On Feb. 28th, 2019, a paper named “Cytosine base editor generates substantial off-target single nucleotide variants in mouse embryos” was published on Science. In this work, researchers developed a method named “GOTI”, abbreviated by “Genome-wide Off-target Analysis by Two-cell Embryo Injection”. The research team applied the method to evaluate the genome-wide off-target effects induced by genome editing tools including CRISPR/Cas9 and base editors, and found that cytosine base editor induced substantial off-target single nucleotide variants (SNVs). GOTI significantly improved the sensitivity of off-target detection without prediction in advance and could also detect randomly generated off-target variants. Thus, GOTI has provided a new breathtaking method for the safety evaluation of genome editing tools, which could be taken as industry standard.
This work was accomplished by Institute of Neuroscience (ION) of Chinese Academy of Sciences (CAS), CAS-MPG Partner Institute for Computational Biology (PICB) of Shanghai Institute of Nutrition and Health of CAS, Department of Genetics of Stanford University and Agricultural Genome Institute at Shenzhen (AGIS) of Chinese Agricultural Academy of Sciences.
CRISPR/Cas9 is a new generation of gene editing tools that have been widely used. Since the appearance in 2012, it has aroused great attention for its efficiency and specificity. Scientists generally believed that clinical application based on CRISPR/Cas9 and its derivatives will make great contribution to human health. However, the risk of off-target has been a concern since the advent of CRISPR/Cas9. The potential off-target effects may cause many side effects including cancer if CRISPR/Cas9 and its derivatives are used for clinical application. Thus, a robust off-target detection method will be the key to the clinical application of CRISPR/Cas9 and its derivatives.
A variety of off-target detection schemes have been developed before. However, most of these methods relied on the prediction of off-target sites based on sequence similarity, or in vitro amplification which may introduce large amount of noise, making it difficult to separate off-target signals from background noise. So whether CRISPR/Cas9 would induce off-target effects has been controversial. Therefore, a precise off-target detection method independent of computational prediction and with sufficient signal-to-noise ratio is needed.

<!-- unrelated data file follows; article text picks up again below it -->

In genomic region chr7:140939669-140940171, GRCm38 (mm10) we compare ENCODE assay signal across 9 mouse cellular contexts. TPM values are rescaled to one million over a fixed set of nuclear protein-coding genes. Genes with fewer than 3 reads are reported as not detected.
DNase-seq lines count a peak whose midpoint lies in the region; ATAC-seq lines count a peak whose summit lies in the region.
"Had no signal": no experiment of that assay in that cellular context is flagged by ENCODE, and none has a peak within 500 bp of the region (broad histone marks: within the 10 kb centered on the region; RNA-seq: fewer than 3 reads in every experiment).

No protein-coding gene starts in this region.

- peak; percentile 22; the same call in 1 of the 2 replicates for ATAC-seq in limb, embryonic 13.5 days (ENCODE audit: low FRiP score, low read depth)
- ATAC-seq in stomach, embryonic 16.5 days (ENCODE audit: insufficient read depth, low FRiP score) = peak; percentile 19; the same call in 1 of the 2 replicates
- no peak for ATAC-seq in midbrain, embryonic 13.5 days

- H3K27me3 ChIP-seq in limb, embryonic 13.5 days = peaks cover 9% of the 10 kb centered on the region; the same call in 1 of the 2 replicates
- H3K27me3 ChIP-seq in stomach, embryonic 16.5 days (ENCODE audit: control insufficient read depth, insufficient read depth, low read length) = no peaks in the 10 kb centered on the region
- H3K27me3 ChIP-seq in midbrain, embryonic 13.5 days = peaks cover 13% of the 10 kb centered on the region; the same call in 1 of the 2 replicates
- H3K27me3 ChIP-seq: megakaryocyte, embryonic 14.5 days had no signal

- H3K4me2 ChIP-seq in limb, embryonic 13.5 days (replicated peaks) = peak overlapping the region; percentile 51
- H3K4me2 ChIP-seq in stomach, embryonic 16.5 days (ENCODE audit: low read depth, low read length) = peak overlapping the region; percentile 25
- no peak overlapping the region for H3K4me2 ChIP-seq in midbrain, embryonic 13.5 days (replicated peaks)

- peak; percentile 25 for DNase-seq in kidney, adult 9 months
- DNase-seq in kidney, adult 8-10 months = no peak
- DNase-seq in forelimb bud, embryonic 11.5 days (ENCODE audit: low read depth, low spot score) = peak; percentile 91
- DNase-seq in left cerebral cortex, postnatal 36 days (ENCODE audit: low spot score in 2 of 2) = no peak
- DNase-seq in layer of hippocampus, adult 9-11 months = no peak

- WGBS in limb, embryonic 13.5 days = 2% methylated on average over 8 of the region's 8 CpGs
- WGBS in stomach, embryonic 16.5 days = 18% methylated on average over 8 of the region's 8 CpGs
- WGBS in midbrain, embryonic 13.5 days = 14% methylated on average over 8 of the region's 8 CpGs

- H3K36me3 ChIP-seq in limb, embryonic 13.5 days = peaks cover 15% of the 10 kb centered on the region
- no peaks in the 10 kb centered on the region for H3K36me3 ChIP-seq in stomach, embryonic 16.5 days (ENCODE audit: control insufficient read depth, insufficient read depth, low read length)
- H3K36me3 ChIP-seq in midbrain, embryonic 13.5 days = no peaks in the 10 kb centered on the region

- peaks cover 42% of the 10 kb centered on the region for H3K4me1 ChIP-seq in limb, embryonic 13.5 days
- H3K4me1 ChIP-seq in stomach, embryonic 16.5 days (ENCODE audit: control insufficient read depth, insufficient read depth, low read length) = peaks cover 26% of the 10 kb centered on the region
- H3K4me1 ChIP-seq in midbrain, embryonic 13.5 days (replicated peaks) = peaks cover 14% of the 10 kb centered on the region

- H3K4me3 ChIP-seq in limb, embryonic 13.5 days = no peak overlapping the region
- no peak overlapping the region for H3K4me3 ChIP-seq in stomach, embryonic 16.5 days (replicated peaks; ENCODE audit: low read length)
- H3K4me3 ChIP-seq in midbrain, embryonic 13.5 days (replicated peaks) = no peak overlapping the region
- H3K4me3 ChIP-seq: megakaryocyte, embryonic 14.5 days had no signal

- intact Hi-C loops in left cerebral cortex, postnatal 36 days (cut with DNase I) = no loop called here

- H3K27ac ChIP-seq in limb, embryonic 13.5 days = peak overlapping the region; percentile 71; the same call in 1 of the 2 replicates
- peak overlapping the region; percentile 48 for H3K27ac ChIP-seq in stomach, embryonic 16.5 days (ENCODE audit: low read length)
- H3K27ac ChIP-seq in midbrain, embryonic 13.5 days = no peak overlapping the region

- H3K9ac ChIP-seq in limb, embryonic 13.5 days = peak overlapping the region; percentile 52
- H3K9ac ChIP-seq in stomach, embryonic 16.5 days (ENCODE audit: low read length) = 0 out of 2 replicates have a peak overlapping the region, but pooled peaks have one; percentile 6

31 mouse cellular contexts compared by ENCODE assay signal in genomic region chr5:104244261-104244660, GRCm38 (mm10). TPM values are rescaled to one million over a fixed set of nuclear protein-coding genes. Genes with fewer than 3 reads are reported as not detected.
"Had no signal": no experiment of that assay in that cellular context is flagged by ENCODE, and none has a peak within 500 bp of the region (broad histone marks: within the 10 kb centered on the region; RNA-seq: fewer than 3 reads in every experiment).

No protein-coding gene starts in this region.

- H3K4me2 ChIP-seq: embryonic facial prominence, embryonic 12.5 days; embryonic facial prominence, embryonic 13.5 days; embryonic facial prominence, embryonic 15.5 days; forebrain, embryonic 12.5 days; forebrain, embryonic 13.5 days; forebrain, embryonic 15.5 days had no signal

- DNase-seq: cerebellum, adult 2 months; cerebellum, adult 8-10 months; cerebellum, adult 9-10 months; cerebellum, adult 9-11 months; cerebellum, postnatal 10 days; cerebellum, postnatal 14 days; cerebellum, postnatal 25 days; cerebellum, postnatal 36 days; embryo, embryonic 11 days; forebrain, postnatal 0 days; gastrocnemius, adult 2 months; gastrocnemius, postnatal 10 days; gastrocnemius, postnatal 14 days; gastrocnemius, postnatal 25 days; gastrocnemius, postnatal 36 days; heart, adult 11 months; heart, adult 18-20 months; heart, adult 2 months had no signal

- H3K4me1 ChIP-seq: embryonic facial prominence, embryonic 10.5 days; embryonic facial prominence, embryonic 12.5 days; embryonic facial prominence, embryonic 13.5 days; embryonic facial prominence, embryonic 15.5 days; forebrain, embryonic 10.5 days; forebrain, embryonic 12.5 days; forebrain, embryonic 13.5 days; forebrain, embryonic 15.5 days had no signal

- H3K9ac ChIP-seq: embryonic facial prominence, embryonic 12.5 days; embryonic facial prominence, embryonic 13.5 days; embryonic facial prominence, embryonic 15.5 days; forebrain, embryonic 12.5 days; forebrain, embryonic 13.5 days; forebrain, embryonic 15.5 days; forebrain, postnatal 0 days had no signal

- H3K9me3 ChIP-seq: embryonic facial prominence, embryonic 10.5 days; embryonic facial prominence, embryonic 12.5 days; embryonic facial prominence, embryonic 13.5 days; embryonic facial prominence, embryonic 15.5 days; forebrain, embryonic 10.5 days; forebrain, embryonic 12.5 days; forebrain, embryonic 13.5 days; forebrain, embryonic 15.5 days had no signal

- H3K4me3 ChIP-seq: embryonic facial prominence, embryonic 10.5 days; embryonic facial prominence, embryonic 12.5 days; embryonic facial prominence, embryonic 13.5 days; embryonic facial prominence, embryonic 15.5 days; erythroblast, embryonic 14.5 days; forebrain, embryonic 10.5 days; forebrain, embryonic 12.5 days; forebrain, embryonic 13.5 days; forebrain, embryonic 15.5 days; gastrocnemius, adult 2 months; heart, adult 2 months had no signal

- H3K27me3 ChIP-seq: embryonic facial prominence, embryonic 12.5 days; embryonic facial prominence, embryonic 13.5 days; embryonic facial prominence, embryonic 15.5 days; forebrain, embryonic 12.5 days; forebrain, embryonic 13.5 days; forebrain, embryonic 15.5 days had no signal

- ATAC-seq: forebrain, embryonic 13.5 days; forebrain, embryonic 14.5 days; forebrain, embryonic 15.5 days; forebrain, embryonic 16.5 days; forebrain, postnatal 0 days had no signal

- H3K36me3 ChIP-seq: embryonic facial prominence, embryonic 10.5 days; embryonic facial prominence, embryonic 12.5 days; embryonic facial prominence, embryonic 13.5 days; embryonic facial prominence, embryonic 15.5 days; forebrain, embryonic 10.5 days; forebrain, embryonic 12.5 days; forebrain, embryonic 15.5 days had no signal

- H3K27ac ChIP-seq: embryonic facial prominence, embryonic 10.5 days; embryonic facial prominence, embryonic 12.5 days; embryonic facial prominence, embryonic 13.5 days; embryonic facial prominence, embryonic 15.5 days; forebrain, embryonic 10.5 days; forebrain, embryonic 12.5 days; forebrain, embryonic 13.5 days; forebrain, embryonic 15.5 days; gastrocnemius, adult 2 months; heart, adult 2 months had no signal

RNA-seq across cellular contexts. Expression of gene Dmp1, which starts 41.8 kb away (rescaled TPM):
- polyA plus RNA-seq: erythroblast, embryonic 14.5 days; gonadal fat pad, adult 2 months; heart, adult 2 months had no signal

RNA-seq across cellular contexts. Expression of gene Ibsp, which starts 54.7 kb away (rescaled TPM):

In order to achieve this goal, Prof. LI Yixue's research team and collaborators established an off-target detection method named GOTI. When the mouse embryo developed into two-cell stage, a blastomere is edited and labeled with a red fluorescent protein and the other was unedited. The progeny cells of the edited and non-edited blastomeres were then sorted by Fluorescence-activated cell sorting (FACS) based on tdTomato expression in gene-edited cells at embryonic day14.5 (E14.5). Whole genome sequencing (WGS) was then performed separately on the tdTomato+ and tdTomato- cells. SNVs and indels were called by three algorithms in the tdTomato+ sample, with the tdTomato- sample from the same embryo as the reference. This method avoids the noise problem caused by in vitro amplification. Moreover, since the experimental group and the control group are from the same embryo, the genetic background is completely identical, so the difference between the two cell population can be considered to be caused by genome editing tools.
With the joint efforts of all members, the GOTI system was successfully established. By application of this system, the team members first tested the CRISPR/Cas9 system and found that the well-designed CRISPR/Cas9 did not have obvious off-target effects. This result ended the controversial of CRISPR/Cas9 off-target effects previously. The team also tested another CRISPR/Cas9-derived technology, BE3, which was reported to introduce point mutations, and no significant off-target problems have been found in previous studies. However, under the detection of GOTI, BE3 was found to generate substantial off-target SNVs, which were not predicted by traditional off-target prediction methods. They also found that some of the off-target sites appear on the oncogene and tumor suppressor genes, so the classic version of BE3 buried great concern for clinical application.
Based on the off-target detection by GOTI, researchers found that some of the gene editing tools represented by BE3 have unpredictable off-target risks, allowing the world to re-examine the risks of these emerging technologies. More importantly, this work has established a genetic editing off-target detection method with higher precision, breadth and accuracy than before. GOTI can be applied to develop a new generation of genome editing tools with higher accuracy and safety and thus establish the new Industry Standard.
This work was accomplished by Dr. ZUO Erwei from ION, SUN Yidi from Shanghai Institute of Biochemistry and Cell Biology of CAS, Prof. WEI Wu from PICB, and YUAN Tanglong from AGIS, under the direction of Prof. YANG Hui from ION, Prof. LI Yixue from PICB and Prof. Lars M. Steinmetz from Department of Genetics of Stanford University. This work was also accompanied by other group members in the labs and the FACS facility of ION.
This study was sponsored by grants of R&D Program of China, CAS Strategic Priority Research Program, National Natural Science Foundation of China, Shanghai Municipal Science and Technology Major Project, Shanghai City Committee of Science and Technology Project, and NIH P01 Center grant.